Home & Family Safety Preparedness

Safety Steps

During a disaster, ordinary objects in your home can cause injury or damage. However, there are simple steps you can take to make your home safer. Start by viewing each room with a "disaster eye" and identify potential hazards:
  • Install smoke detectors on each level of your home and change batteries every 6 months, remember Change Your Clock, Change Your battery.  Follow these tips to protect your family from fire.
  • Test your smoke detectors monthly.
  • Clear hallways and exits for easy evacuation.
  • Store heavy items on the lowest shelves.
  • Keep an ABC type fire extinguishers on each level of your home and know how and when to use them.
  • Store flammable or highly reactive chemicals (such as bleach, ammonia, paint thinners) securely and separate from each other.
  • Know how and when to switch off your utilities.
  • If equipped, ensure that all window safety bars have emergency releases.
  • Be sure your house/home number is visible from the street so emergency vehicles can find you.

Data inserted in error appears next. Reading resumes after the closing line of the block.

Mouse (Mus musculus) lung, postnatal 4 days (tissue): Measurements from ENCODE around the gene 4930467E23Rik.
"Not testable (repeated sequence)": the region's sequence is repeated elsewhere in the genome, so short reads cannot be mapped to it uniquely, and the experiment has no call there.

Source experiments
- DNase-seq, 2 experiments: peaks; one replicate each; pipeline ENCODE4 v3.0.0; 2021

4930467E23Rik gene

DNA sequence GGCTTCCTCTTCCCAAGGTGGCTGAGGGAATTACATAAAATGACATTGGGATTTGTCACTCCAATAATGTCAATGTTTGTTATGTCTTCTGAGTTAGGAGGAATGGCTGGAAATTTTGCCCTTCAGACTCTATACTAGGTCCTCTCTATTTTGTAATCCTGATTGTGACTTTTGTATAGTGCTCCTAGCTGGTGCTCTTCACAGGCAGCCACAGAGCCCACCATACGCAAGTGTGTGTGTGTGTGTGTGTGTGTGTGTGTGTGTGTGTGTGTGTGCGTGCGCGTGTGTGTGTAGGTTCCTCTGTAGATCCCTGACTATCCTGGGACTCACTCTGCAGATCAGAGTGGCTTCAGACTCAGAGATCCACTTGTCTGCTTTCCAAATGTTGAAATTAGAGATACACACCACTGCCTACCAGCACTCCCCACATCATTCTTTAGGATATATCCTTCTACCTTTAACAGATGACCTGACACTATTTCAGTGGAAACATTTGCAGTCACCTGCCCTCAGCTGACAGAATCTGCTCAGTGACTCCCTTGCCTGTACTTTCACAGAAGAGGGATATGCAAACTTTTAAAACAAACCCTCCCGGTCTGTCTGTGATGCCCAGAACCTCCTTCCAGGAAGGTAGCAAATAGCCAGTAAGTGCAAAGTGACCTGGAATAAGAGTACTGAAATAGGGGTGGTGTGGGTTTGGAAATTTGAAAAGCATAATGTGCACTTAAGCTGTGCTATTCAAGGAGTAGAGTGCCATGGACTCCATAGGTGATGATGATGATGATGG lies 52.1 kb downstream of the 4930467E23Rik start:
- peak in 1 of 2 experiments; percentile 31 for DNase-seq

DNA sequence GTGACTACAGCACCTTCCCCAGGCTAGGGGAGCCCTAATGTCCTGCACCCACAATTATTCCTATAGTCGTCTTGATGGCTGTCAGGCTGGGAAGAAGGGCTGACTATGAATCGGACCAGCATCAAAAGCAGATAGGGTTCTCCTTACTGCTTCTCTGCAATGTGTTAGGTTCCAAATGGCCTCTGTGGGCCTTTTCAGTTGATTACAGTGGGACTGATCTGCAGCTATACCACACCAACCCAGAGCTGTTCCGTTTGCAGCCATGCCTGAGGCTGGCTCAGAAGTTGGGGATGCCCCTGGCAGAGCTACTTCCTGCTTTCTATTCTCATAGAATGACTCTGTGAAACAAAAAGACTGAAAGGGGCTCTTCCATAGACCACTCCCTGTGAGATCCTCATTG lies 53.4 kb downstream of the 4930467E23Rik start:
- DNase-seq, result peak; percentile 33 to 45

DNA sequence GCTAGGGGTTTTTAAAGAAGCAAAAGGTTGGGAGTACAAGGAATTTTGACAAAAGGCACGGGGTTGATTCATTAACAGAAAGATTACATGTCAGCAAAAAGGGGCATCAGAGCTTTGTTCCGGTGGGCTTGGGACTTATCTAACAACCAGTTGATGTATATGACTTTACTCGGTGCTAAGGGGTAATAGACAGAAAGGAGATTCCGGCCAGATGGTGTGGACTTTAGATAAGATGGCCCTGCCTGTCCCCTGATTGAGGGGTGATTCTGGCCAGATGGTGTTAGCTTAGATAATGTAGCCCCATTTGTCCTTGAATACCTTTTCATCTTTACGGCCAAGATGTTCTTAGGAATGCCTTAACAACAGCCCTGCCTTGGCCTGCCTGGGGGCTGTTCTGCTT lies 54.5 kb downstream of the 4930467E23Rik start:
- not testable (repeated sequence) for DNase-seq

Safety Plan

Talk with your family about potential disasters and why it's necessary to prepare for them. Involve each member of your family in the planning process. By showing them simple steps that can increase their safety, you can help reduce their anxiety about emergencies:
  • Make sure everyone knows where to find your disaster supply kit.
  • Have a flashlight and a pair of shoes under everyone's bed in case there is an emergency during the night.
  • Plan where to meet after an emergency and/or disaster if your home becomes unsafe. Choose 2 places, one just outside your home and one outside your neighborhood in case you are told to evacuate. Be sure your gas tank is always at least half full.
  • Determine the best escape routes from your home. Try to identify two escape routes.
  • Make sure each member knows who your family's out-of-area contact is and instruct them to call this person and tell him/her where they are.
  • Locate the gas meter and other utilities and make sure family members know when and how to turn them off, when safe to do so and if necessary.
  • Practice your evacuation routes, drop, cover and hold and stop, drop and roll drills.
  • Teach each member of your family how to use a fire extinguisher.
  • Create emergency response cards for each of your family members.
  • Take into account the special needs of children, seniors or people with disabilities, family members that don't speak English and your pets.